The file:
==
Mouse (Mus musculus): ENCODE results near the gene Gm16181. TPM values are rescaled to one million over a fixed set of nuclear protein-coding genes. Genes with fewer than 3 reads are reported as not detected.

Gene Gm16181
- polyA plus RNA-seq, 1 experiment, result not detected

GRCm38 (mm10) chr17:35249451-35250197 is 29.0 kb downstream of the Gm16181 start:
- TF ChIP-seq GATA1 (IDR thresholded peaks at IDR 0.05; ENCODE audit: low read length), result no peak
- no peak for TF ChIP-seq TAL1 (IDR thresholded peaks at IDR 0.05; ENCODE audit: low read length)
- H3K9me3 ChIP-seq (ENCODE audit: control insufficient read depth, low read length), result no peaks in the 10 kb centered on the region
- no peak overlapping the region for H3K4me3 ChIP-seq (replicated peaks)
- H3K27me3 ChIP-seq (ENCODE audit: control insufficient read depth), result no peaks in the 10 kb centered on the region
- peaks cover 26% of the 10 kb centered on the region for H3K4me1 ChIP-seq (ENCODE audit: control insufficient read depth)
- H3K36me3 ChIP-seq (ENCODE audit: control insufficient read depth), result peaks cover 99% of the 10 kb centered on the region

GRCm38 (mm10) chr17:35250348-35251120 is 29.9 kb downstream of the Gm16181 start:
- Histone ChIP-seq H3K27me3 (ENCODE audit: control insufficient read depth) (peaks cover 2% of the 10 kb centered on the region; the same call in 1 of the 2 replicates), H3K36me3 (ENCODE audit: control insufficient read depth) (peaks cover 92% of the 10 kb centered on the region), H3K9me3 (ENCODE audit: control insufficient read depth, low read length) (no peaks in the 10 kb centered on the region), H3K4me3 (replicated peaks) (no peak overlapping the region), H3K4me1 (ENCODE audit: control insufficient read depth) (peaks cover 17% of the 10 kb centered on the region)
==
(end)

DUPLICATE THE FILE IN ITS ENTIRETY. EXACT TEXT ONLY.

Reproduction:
Mouse (Mus musculus): ENCODE results near the gene Gm16181. TPM values are rescaled to one million over a fixed set of nuclear protein-coding genes. Genes with fewer than 3 reads are reported as not detected.

Gene Gm16181
- polyA plus RNA-seq, 1 experiment, result not detected

GRCm38 (mm10) chr17:35249451-35250197 is 29.0 kb downstream of the Gm16181 start:
- TF ChIP-seq GATA1 (IDR thresholded peaks at IDR 0.05; ENCODE audit: low read length), result no peak
- no peak for TF ChIP-seq TAL1 (IDR thresholded peaks at IDR 0.05; ENCODE audit: low read length)
- H3K9me3 ChIP-seq (ENCODE audit: control insufficient read depth, low read length), result no peaks in the 10 kb centered on the region
- no peak overlapping the region for H3K4me3 ChIP-seq (replicated peaks)
- H3K27me3 ChIP-seq (ENCODE audit: control insufficient read depth), result no peaks in the 10 kb centered on the region
- peaks cover 26% of the 10 kb centered on the region for H3K4me1 ChIP-seq (ENCODE audit: control insufficient read depth)
- H3K36me3 ChIP-seq (ENCODE audit: control insufficient read depth), result peaks cover 99% of the 10 kb centered on the region

GRCm38 (mm10) chr17:35250348-35251120 is 29.9 kb downstream of the Gm16181 start:
- Histone ChIP-seq H3K27me3 (ENCODE audit: control insufficient read depth) (peaks cover 2% of the 10 kb centered on the region; the same call in 1 of the 2 replicates), H3K36me3 (ENCODE audit: control insufficient read depth) (peaks cover 92% of the 10 kb centered on the region), H3K9me3 (ENCODE audit: control insufficient read depth, low read length) (no peaks in the 10 kb centered on the region), H3K4me3 (replicated peaks) (no peak overlapping the region), H3K4me1 (ENCODE audit: control insufficient read depth) (peaks cover 17% of the 10 kb centered on the region)